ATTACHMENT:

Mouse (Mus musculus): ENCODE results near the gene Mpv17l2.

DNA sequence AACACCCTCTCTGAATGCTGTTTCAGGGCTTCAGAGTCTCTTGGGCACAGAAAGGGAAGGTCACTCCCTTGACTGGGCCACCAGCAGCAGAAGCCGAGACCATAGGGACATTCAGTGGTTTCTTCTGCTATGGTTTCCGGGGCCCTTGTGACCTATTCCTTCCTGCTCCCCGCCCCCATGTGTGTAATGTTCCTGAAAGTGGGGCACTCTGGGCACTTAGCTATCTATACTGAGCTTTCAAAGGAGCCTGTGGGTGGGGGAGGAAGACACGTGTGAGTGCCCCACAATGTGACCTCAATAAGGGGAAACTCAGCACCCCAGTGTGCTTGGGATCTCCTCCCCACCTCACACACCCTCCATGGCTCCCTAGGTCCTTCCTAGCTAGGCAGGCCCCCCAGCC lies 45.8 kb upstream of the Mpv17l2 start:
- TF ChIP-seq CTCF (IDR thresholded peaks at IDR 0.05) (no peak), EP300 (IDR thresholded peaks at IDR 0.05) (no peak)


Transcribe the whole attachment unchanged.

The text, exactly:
Mouse (Mus musculus): ENCODE results near the gene Mpv17l2.

DNA sequence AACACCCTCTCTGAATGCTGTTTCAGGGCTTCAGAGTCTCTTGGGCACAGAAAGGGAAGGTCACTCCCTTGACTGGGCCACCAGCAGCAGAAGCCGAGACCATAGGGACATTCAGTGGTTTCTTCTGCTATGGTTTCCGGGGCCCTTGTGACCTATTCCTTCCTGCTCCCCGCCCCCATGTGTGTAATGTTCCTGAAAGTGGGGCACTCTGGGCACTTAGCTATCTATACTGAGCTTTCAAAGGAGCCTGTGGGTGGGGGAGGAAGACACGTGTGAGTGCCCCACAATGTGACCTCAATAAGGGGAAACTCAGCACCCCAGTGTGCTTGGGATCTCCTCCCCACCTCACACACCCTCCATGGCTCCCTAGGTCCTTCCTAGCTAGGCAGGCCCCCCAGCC lies 45.8 kb upstream of the Mpv17l2 start:
- TF ChIP-seq CTCF (IDR thresholded peaks at IDR 0.05) (no peak), EP300 (IDR thresholded peaks at IDR 0.05) (no peak)